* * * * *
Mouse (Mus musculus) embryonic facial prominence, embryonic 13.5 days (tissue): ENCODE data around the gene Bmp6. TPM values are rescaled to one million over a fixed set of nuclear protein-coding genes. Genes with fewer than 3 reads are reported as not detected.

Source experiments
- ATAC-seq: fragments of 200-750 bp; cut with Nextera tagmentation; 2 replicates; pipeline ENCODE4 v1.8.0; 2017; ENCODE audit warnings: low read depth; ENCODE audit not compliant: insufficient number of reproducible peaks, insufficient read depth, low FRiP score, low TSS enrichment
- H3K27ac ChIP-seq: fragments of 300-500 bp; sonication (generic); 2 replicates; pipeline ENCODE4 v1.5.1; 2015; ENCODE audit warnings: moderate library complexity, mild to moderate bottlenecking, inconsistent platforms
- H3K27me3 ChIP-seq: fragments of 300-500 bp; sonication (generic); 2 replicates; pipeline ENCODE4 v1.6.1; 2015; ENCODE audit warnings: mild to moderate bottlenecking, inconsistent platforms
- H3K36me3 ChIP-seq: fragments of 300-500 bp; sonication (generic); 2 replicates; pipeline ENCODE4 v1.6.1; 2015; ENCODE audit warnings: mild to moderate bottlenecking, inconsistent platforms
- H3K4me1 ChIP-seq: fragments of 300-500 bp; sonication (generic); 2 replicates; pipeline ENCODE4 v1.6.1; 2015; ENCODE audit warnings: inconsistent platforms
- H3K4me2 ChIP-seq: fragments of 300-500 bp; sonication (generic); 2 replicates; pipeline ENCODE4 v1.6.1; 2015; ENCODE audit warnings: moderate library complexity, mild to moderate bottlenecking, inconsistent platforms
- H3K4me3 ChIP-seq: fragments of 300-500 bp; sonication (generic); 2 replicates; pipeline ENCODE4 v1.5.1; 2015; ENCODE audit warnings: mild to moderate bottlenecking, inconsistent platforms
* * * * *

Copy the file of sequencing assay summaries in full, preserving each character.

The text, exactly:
Mouse (Mus musculus) embryonic facial prominence, embryonic 13.5 days (tissue): ENCODE data around the gene Bmp6. TPM values are rescaled to one million over a fixed set of nuclear protein-coding genes. Genes with fewer than 3 reads are reported as not detected.

Source experiments
- ATAC-seq: fragments of 200-750 bp; cut with Nextera tagmentation; 2 replicates; pipeline ENCODE4 v1.8.0; 2017; ENCODE audit warnings: low read depth; ENCODE audit not compliant: insufficient number of reproducible peaks, insufficient read depth, low FRiP score, low TSS enrichment
- H3K27ac ChIP-seq: fragments of 300-500 bp; sonication (generic); 2 replicates; pipeline ENCODE4 v1.5.1; 2015; ENCODE audit warnings: moderate library complexity, mild to moderate bottlenecking, inconsistent platforms
- H3K27me3 ChIP-seq: fragments of 300-500 bp; sonication (generic); 2 replicates; pipeline ENCODE4 v1.6.1; 2015; ENCODE audit warnings: mild to moderate bottlenecking, inconsistent platforms
- H3K36me3 ChIP-seq: fragments of 300-500 bp; sonication (generic); 2 replicates; pipeline ENCODE4 v1.6.1; 2015; ENCODE audit warnings: mild to moderate bottlenecking, inconsistent platforms
- H3K4me1 ChIP-seq: fragments of 300-500 bp; sonication (generic); 2 replicates; pipeline ENCODE4 v1.6.1; 2015; ENCODE audit warnings: inconsistent platforms
- H3K4me2 ChIP-seq: fragments of 300-500 bp; sonication (generic); 2 replicates; pipeline ENCODE4 v1.6.1; 2015; ENCODE audit warnings: moderate library complexity, mild to moderate bottlenecking, inconsistent platforms
- H3K4me3 ChIP-seq: fragments of 300-500 bp; sonication (generic); 2 replicates; pipeline ENCODE4 v1.5.1; 2015; ENCODE audit warnings: mild to moderate bottlenecking, inconsistent platforms